Problem on Matrix. help

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  • #1
Suppose A is a non-singular matrix. AT is the transpose matrix of A. Therefore, the eigenvalue of A can be expressed as:
So, AT and A share the same eigenvalue and eigenvector.
Here, x is the base eigenvector of A. Hence, span{x} is the eigenvector of A.
We consider the new eigenvector Λx as the eigenvector of A or AT.
So, ATA is symmetric positive definite.

Is my proof right?

It is very urgent for my program, pls help me. Thanks a lot!

Answers and Replies

  • #2
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I can see a dozen different things wrong with it. First you talk about "the" eigenvalue when a matrix may have many eigenvalues. Second,you say "S-1AS= =Λ" with out saying what S or Λ are!

You say "Here, x is the base eigenvector of A. Hence, span{x} is the eigenvector of A."
What do you mean the "the base eigenvector"? span{x} is a subspace spanned by x, not a vector at all so it cannot be "the eigenvector of A"- and A is unlikely to have only one eigenvector so it makes no sense to talk about "the eigenvector of A".

Some of these (the use of "the" in particular) are probably just English language problems but I suspect some basic misunderstanding as well.
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  • #3
Consider the SVD.
  • #4
Thanks HallsofIvy.
I just want to know whether ATA is symmetric positive definite if A is a N*N matrix, and A is a non-singular matrix.
  • #5
Do you know about the singular value decomposition?
  • #6
Not, I dont know.

I will study it. Can you give me some hint?
  • #7
Hmm. If you don't know the SVD, it may be easier to prove it in a more direct manner, so keep that in mind. The SVD is a decomposition that any matrix has, with the form M=UEV*, where U and V are unitary and E is diagonal with positive or zero entries on the diagonal in decreasing order. The SVD is unique up to phase factors in U and V, and can be made unique if a convention is chosen.

Already we see the SVD is very similar to the eigenvalue decomposition, but it is not quite the same - U and V are always unitary, and not necessairily inverses of each other, whereas in the eigenvalue decomposition (PDP-1), P and P-1 are inverses that might not be unitary. The entries of E are nonnegative real numbers, whereas D could have negative or complex entries on the diagonal. Also, every matrix has a SVD, whereas not all matrices have an eigenvalue decomposition.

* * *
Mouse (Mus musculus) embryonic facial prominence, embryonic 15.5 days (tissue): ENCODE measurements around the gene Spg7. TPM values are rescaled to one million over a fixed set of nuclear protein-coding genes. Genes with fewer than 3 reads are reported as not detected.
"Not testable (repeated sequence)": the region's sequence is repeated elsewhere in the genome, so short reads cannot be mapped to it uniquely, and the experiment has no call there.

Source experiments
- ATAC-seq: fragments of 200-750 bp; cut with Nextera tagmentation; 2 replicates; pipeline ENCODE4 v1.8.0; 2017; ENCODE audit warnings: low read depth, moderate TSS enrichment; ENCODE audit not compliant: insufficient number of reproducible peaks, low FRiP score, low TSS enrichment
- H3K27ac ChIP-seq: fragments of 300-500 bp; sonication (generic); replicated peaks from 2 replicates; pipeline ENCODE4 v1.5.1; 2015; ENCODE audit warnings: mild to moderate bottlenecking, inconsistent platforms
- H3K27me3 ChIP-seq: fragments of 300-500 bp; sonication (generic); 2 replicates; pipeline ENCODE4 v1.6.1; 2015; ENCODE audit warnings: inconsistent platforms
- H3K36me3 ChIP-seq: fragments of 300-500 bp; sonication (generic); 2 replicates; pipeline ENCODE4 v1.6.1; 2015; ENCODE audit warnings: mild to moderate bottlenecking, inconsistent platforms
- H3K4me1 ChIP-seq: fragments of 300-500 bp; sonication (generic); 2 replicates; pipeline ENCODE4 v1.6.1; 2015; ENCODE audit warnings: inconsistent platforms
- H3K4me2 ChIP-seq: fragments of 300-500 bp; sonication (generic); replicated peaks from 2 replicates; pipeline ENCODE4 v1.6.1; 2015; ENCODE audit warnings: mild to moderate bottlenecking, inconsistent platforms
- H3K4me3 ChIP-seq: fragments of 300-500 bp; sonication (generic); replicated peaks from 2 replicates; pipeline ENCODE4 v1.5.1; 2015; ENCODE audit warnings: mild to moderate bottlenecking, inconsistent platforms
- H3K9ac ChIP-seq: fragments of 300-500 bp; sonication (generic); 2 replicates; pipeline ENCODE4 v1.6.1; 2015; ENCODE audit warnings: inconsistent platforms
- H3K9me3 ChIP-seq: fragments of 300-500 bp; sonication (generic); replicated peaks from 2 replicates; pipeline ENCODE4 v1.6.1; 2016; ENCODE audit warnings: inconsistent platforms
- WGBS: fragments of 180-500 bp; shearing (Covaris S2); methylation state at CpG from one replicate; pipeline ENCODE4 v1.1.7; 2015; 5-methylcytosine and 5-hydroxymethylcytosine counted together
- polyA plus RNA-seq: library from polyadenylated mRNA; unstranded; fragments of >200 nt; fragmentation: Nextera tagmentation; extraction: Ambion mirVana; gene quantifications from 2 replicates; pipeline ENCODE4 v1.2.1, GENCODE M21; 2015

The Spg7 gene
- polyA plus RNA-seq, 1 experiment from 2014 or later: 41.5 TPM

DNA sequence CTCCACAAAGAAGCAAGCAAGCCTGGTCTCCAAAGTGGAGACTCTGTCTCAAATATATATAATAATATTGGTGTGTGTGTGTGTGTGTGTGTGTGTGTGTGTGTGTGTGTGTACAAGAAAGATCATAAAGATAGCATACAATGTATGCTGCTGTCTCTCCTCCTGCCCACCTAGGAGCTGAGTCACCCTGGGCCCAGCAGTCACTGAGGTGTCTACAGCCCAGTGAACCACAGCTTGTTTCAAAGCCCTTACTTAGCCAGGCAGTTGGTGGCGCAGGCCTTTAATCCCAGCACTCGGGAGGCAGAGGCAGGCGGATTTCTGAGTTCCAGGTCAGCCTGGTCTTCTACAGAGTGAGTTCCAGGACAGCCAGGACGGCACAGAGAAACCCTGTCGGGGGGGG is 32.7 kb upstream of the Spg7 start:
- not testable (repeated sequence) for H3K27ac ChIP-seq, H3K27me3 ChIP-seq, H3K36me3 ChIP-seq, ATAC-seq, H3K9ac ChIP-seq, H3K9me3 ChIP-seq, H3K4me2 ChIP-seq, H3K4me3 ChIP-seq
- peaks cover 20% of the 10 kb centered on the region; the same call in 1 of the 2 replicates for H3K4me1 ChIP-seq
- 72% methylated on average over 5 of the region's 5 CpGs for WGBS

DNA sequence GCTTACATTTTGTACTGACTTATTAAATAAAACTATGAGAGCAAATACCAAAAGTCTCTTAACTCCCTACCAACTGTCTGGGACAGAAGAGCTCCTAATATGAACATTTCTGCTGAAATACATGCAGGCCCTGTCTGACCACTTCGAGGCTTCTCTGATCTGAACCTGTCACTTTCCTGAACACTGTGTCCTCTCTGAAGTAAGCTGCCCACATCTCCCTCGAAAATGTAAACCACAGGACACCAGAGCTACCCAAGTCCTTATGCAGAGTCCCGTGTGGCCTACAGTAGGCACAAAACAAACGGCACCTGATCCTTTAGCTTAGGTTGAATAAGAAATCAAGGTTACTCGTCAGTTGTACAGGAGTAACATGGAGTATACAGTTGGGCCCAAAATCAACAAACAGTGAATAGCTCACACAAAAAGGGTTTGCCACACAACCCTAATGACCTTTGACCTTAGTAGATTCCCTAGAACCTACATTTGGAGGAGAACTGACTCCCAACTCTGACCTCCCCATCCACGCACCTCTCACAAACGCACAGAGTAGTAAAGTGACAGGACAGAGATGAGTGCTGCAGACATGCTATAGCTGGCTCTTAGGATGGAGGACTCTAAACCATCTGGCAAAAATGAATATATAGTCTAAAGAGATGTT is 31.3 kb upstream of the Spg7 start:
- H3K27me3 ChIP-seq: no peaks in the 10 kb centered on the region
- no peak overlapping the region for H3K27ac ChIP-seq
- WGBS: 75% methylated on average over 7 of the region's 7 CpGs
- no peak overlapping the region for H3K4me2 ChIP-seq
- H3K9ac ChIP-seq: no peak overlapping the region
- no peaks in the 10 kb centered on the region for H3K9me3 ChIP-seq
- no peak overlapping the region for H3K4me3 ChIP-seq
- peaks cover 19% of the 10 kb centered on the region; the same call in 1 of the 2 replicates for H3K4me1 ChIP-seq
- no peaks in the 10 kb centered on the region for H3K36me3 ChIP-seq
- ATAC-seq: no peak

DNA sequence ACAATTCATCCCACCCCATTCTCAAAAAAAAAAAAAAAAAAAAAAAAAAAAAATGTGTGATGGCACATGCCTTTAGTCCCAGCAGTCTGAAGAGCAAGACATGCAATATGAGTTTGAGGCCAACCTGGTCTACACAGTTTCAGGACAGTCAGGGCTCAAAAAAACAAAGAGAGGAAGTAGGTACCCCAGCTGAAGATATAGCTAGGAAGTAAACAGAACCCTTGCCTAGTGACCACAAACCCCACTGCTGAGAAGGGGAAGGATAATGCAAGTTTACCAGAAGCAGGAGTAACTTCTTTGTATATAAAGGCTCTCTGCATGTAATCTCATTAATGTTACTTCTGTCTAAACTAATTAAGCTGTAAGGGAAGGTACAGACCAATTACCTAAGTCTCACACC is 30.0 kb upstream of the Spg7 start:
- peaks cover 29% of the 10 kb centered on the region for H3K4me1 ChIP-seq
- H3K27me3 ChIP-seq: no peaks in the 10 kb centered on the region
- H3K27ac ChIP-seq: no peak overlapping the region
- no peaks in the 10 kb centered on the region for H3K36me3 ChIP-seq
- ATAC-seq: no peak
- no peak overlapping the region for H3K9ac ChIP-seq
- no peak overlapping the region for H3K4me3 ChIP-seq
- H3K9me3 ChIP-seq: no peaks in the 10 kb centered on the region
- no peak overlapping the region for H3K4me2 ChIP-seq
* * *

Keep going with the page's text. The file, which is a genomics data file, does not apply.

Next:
The geometric intuition behind the SVD is that, a matrix maps the unit sphere to a hyperellipse. The vectors in U are the principal axes of the hyperellipse, and the vectors in V are the vectors on the unit sphere that get mapped to the principal axes. The values on the diagonal in E are the scaling factors for each ellipse axis.

To apply the SVD to your problem, try:
A*A = (UEV*)*(UEV*) = VEU*UEV* = VE2V*

Since E2 is diagonal and V-1 = V*, this is the eigenvalue decomposition of A*A. I will leave it to you to verify that, VE2V* is symmetric positive definite.
  • #8
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It's hard to tell exactly what you are assuming and what you are deducing. It's also not clear if you are assuming that you are working with a vector space over the REAL field. If not, you need to use the conjugate (Hermitian) transpose below.

Suppose A is a non-singular matrix. AT is the transpose matrix of A. Therefore, the eigenvalue of A can be expressed as:

This is certainly NOT true in general. It is possible if and only if A is diagonalizable, which is true if and only there exists a full linearly independent set of eigenvectors. If you're working over the real field, there's not even any guarantee that your matrix has ANY eigenvalues or eigenvectors, even if it's nonsingular. (Example: rotation matrix.)

Second, your manipulation doesn't show that A and [tex]\Lambda[/tex] have the same eigenvectors. You seem to be assuming that S is symmetric, but why should it be?

Fortunately, your question can be answered without reference to eigenvalues or eigenvectors. A symmetric matrix (in a real vector space - otherwise replace with "Hermitian") is positive definite if and only if

[tex]x^T M x > 0[/tex] for all nonzero vectors x

Why don't you use this test directly for [tex]M = A^T A[/tex]? The answer should pop right out at you.
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  • #9
great! Thank you very much! Maze, and JBunniii

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